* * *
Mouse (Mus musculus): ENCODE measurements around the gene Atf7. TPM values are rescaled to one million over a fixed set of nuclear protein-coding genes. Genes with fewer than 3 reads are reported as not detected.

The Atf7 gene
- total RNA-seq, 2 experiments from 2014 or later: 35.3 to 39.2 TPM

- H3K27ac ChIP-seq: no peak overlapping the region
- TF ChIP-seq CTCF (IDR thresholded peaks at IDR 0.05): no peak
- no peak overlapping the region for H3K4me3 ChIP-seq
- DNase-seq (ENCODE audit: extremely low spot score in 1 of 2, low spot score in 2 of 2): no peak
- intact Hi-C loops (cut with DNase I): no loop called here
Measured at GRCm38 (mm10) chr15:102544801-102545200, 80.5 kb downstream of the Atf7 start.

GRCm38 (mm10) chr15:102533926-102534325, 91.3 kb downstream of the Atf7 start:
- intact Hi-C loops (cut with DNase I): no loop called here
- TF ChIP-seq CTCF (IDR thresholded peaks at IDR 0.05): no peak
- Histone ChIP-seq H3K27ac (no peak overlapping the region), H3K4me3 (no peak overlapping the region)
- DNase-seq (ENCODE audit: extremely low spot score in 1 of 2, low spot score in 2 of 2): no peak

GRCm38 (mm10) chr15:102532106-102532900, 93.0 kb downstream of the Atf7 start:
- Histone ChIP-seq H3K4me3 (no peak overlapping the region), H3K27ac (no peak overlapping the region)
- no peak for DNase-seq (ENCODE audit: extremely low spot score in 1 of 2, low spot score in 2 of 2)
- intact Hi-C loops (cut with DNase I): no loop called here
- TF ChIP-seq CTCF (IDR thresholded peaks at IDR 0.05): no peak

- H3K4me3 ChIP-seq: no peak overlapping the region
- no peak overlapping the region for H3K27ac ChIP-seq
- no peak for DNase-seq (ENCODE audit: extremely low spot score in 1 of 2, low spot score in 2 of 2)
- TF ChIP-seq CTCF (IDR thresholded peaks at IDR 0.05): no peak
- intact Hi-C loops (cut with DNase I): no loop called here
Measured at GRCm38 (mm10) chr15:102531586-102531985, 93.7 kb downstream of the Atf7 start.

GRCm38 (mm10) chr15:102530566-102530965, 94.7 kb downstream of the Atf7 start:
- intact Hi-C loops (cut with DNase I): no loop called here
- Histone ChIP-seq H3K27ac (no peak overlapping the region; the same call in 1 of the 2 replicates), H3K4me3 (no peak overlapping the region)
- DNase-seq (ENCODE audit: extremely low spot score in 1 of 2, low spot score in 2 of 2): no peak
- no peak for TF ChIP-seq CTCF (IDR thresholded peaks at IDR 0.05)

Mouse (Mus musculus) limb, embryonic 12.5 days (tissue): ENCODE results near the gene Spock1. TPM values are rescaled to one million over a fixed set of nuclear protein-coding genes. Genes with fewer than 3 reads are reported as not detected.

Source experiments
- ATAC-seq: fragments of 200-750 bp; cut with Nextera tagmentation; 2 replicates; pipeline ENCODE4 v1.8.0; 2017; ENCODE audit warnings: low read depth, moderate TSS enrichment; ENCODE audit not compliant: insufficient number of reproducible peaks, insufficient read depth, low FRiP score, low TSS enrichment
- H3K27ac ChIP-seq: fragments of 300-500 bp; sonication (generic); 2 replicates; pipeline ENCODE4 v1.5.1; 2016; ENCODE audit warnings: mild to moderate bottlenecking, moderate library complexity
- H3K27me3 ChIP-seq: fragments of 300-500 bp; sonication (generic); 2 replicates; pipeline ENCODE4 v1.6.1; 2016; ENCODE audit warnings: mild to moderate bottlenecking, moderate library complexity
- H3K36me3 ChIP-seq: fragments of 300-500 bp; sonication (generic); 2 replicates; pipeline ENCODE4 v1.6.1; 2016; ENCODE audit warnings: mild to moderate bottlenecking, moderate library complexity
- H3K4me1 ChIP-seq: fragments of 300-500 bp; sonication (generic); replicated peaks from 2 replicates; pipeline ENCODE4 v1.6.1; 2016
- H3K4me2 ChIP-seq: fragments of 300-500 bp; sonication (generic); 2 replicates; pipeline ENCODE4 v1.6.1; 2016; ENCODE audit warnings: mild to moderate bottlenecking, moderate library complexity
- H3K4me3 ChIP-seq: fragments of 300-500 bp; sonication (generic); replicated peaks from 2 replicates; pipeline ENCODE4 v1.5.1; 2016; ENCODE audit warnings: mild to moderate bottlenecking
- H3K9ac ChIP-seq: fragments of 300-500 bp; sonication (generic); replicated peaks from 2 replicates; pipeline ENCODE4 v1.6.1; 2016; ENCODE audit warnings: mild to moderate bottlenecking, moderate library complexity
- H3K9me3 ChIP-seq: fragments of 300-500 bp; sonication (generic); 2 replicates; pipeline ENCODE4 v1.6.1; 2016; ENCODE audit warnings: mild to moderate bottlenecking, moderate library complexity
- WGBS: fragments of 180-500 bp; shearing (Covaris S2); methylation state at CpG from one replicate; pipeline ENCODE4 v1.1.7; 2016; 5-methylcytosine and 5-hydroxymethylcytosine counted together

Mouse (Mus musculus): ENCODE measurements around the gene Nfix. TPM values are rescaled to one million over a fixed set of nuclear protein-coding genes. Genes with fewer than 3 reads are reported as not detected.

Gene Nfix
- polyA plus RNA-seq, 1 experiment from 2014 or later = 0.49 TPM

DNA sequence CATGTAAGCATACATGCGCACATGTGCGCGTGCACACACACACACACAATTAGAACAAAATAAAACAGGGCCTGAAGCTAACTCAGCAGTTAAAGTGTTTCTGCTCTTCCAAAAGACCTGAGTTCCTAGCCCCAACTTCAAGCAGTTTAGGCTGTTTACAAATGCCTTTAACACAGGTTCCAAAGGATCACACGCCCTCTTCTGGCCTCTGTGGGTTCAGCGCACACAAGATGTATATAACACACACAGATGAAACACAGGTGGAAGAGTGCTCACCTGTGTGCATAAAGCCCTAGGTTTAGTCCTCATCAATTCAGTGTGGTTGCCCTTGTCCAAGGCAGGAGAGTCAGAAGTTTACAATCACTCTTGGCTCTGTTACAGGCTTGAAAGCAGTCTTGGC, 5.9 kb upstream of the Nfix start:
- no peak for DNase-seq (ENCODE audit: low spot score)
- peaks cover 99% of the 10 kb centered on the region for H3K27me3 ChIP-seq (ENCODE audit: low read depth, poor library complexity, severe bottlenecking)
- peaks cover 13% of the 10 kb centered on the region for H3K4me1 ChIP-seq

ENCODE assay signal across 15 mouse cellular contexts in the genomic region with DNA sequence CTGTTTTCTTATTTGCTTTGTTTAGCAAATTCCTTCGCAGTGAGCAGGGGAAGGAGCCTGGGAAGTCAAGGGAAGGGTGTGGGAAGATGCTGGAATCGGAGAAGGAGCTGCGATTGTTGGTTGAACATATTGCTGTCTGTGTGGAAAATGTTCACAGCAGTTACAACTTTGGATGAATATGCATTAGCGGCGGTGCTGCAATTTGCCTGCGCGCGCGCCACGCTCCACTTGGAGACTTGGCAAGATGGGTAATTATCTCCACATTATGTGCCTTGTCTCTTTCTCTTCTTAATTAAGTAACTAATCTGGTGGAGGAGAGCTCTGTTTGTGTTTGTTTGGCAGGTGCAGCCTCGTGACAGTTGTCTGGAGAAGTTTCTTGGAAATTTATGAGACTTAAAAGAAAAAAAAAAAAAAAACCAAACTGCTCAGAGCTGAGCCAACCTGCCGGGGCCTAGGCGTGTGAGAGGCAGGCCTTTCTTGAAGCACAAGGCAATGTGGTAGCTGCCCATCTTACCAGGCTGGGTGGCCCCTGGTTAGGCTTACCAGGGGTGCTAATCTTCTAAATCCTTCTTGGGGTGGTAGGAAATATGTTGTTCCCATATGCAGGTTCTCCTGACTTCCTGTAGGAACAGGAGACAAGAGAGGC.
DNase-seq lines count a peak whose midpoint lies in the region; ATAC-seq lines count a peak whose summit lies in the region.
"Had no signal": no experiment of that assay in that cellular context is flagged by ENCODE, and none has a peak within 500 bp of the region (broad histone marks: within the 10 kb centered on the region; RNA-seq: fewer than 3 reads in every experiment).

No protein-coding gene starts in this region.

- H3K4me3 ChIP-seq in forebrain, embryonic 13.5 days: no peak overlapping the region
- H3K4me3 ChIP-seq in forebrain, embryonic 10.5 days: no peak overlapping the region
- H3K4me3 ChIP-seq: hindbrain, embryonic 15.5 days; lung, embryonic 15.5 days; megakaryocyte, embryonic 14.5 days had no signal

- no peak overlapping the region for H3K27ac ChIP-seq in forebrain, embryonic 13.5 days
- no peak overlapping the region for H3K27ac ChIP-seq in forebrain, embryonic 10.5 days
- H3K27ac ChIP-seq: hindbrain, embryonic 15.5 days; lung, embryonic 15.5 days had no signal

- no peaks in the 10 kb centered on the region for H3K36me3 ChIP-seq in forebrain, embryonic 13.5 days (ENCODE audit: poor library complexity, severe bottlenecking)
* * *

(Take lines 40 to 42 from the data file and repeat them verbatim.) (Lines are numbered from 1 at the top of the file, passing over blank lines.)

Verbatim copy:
- H3K9ac ChIP-seq: fragments of 300-500 bp; sonication (generic); replicated peaks from 2 replicates; pipeline ENCODE4 v1.6.1; 2016; ENCODE audit warnings: mild to moderate bottlenecking, moderate library complexity
- H3K9me3 ChIP-seq: fragments of 300-500 bp; sonication (generic); 2 replicates; pipeline ENCODE4 v1.6.1; 2016; ENCODE audit warnings: mild to moderate bottlenecking, moderate library complexity
- WGBS: fragments of 180-500 bp; shearing (Covaris S2); methylation state at CpG from one replicate; pipeline ENCODE4 v1.1.7; 2016; 5-methylcytosine and 5-hydroxymethylcytosine counted together